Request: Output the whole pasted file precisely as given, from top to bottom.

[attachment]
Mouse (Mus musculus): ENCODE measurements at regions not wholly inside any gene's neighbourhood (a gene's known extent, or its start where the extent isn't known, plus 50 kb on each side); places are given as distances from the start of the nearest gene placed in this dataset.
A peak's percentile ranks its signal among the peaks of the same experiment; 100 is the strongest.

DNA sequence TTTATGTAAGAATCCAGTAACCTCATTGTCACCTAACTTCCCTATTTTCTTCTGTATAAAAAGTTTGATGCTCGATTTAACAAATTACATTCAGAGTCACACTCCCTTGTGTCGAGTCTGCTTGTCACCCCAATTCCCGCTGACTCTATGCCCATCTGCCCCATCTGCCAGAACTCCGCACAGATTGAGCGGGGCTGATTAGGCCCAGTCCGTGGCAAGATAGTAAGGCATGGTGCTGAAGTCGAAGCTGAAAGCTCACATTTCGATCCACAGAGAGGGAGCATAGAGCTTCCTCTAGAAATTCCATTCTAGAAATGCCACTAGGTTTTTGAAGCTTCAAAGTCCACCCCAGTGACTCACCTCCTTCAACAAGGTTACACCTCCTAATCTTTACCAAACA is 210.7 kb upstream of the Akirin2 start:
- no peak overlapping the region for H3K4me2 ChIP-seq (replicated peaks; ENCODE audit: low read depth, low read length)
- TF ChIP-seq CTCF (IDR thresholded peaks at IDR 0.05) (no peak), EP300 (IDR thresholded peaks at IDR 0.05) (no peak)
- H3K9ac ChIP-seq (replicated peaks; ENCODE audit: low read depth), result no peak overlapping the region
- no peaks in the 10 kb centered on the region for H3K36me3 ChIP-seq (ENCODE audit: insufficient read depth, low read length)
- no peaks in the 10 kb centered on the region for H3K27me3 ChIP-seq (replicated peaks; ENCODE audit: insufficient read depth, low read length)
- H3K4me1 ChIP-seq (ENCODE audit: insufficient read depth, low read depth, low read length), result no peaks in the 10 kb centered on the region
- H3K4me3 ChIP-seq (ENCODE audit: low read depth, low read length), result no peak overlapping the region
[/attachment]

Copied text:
Mouse (Mus musculus): ENCODE measurements at regions not wholly inside any gene's neighbourhood (a gene's known extent, or its start where the extent isn't known, plus 50 kb on each side); places are given as distances from the start of the nearest gene placed in this dataset.
A peak's percentile ranks its signal among the peaks of the same experiment; 100 is the strongest.

DNA sequence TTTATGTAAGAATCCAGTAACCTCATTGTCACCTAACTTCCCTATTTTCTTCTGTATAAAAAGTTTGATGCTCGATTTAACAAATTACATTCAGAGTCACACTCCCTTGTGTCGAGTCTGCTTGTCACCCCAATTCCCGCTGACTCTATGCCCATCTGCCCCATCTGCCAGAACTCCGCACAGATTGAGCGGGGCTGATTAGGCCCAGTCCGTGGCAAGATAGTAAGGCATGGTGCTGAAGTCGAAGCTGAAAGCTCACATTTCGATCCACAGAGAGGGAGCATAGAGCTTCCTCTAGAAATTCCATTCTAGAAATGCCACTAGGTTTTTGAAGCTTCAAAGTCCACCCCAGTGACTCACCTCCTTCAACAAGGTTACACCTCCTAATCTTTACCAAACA is 210.7 kb upstream of the Akirin2 start:
- no peak overlapping the region for H3K4me2 ChIP-seq (replicated peaks; ENCODE audit: low read depth, low read length)
- TF ChIP-seq CTCF (IDR thresholded peaks at IDR 0.05) (no peak), EP300 (IDR thresholded peaks at IDR 0.05) (no peak)
- H3K9ac ChIP-seq (replicated peaks; ENCODE audit: low read depth), result no peak overlapping the region
- no peaks in the 10 kb centered on the region for H3K36me3 ChIP-seq (ENCODE audit: insufficient read depth, low read length)
- no peaks in the 10 kb centered on the region for H3K27me3 ChIP-seq (replicated peaks; ENCODE audit: insufficient read depth, low read length)
- H3K4me1 ChIP-seq (ENCODE audit: insufficient read depth, low read depth, low read length), result no peaks in the 10 kb centered on the region
- H3K4me3 ChIP-seq (ENCODE audit: low read depth, low read length), result no peak overlapping the region